U police investigating alleged drug use, sales among wrestlers

Minnesota coach J Robinson in 2006.
Minnesota wrestling coach J Robinson speaks to the media during a press conference in March 2006.
Ty Russell | AP file 2006

University of Minnesota wrestling coach J Robinson and several of his student-athletes are under investigation after allegations emerged around the possession and possible sales of a prescription drug.

News reports have cited sources that say multiple wrestlers were using Xanax, a prescription anti-anxiety drug, and four of them were selling it.

The reports say Robinson called out the wrestlers and demanded they bring him the pills so he could dispose of them. He then allegedly had the student-athletes take urine tests and write essays about what they'd done.

Robinson told the wrestlers they wouldn't get into trouble if they complied, the reports say.

The school's police department is investigating, and university President Eric Kaler said in a statement that if the allegations are true, the behavior won't be tolerated.

If Robinson broke the law, it's a violation of his contract. University officials say they're waiting for police to finish their investigation before conducting their own.

Joseph Lee, the medical director at Hazelden Betty Ford's Youth Continuum program, said Xanax can be effective in treating anxiety and panic attacks. But its effects can change when abused with other drugs or alcohol.

"Unfortunately, it can also lead to blackouts like alcohol," Lee said. "Disinhibition, a loss of coordination, and the withdrawal from benzodiazepines can be medically very complicated and sometimes life threatening because of seizures. So they're not chemicals to be taken lightly at all."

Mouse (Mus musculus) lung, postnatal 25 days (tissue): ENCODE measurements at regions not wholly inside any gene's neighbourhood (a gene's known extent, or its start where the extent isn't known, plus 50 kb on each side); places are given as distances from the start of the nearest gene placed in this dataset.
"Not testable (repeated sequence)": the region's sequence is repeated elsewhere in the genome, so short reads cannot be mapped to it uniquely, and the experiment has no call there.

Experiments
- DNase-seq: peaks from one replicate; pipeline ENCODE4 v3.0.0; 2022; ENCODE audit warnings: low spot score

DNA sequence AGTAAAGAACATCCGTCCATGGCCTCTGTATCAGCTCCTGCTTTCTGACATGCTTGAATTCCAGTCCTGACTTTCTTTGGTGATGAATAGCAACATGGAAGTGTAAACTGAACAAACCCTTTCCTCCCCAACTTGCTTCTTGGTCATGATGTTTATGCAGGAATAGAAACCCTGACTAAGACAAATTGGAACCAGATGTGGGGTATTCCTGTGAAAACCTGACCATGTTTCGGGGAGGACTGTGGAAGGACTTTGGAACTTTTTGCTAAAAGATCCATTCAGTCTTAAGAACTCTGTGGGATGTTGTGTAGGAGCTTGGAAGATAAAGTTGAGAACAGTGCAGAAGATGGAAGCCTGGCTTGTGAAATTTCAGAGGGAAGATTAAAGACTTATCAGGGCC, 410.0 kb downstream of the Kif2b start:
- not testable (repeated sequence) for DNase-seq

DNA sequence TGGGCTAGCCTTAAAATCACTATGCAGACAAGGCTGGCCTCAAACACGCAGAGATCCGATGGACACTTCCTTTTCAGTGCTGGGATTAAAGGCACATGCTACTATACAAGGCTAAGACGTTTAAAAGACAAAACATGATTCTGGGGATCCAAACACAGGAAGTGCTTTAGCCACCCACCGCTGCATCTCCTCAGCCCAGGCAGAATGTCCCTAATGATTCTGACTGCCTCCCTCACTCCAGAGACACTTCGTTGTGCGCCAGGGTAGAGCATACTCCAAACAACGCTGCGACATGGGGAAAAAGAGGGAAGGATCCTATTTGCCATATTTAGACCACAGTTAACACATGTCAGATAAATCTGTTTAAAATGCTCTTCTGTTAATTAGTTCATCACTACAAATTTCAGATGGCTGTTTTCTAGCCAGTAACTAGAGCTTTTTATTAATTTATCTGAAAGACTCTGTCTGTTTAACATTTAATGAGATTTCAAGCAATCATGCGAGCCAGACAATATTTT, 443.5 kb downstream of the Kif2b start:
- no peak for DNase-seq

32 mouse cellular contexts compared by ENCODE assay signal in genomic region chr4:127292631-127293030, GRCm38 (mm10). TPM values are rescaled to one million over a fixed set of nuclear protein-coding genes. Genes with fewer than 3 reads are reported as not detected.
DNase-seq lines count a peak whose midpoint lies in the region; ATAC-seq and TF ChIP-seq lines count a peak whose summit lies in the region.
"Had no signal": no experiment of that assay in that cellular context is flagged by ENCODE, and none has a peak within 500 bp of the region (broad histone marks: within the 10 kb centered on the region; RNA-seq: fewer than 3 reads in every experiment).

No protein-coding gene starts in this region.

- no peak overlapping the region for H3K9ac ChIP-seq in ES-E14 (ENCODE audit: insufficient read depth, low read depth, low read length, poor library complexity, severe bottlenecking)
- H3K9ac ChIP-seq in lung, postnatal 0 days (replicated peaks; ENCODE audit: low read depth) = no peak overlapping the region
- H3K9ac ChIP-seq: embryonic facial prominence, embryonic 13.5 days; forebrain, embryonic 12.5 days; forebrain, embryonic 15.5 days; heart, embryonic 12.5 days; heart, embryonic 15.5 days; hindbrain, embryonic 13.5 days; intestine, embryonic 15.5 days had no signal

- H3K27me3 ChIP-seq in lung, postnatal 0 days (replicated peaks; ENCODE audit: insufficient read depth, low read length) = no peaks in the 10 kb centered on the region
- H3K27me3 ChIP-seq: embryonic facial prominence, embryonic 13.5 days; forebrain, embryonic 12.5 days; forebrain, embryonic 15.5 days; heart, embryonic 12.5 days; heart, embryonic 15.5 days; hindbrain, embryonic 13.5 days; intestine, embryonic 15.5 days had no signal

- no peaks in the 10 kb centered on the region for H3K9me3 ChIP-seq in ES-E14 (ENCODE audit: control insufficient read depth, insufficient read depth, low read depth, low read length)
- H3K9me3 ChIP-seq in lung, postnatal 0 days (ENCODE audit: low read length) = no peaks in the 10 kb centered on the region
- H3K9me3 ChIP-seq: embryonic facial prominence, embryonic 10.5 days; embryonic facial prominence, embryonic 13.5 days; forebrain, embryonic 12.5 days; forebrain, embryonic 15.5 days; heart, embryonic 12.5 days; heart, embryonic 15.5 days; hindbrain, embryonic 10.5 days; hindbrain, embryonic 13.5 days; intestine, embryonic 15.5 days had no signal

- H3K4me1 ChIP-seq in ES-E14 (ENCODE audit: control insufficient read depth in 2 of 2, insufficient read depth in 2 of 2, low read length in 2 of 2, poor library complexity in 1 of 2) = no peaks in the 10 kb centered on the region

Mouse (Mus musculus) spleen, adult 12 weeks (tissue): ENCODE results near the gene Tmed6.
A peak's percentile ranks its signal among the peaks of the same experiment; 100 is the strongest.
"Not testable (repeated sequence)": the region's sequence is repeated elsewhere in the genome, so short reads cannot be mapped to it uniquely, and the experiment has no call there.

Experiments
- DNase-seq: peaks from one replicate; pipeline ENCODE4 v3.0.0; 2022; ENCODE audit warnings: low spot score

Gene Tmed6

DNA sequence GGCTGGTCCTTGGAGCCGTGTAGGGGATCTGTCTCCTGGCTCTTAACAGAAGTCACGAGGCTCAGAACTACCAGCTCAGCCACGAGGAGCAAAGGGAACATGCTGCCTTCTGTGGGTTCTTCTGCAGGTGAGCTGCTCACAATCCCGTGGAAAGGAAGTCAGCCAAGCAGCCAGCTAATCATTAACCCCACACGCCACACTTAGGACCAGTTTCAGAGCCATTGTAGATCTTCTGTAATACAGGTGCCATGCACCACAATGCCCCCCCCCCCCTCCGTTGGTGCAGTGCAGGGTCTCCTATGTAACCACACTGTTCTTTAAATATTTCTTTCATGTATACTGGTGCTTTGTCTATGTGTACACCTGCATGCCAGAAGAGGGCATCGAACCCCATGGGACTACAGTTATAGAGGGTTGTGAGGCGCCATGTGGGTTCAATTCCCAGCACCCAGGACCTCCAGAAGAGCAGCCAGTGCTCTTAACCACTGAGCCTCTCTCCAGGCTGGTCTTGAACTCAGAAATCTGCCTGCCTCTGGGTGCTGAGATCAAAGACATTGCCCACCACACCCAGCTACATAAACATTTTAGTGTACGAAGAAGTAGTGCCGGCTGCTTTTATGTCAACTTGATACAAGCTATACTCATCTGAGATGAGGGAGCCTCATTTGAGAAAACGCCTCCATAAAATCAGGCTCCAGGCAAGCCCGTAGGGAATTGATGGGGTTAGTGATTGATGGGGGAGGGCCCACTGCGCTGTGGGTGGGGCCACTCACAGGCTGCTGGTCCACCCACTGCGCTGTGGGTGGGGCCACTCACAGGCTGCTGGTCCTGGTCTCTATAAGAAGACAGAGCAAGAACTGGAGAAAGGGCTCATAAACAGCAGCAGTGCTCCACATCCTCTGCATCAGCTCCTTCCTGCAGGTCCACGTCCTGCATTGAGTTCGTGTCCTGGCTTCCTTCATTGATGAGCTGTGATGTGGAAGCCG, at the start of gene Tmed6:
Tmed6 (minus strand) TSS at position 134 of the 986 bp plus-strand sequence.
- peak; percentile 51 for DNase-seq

Lee said Xanax isn't performance enhancing — it's more of a party drug.

According to Chief Deputy Dakota County Attorney Philip Prokopowicz, Xanax is a schedule IV prescription drug. Possession without a prescription or sale is a fifth-degree controlled substance felony.

Prokopowicz did not speak directly about the case, but spoke generally about state law.

"Mere knowledge that a person is either in possession or selling Xanax is not a criminal offense, or would not typically be a criminal offense," he said.

Taking and getting rid of evidence would fall under aiding an offender, which would be a felony, he said.

Wrestling has been one of the U's most successful sports, and much of that success is due to Robinson.

He's a former wrestler and Olympian in his 30th season heading the program. Since he took over in 1986, the Gophers have won three national championships, had 14 individual national champions and 63 All-Americans.

The team has been part of one major NCAA infraction back in 1991. Among the violations, the U had a wrestling club which included prospective athletes. The club sometimes practiced with the team. The NCAA said it gave the team an unfair recruiting advantage.

The wrestling team's current situation will be one of several issues new athletics director Mark Coyle will take on when he starts after Memorial Day weekend.

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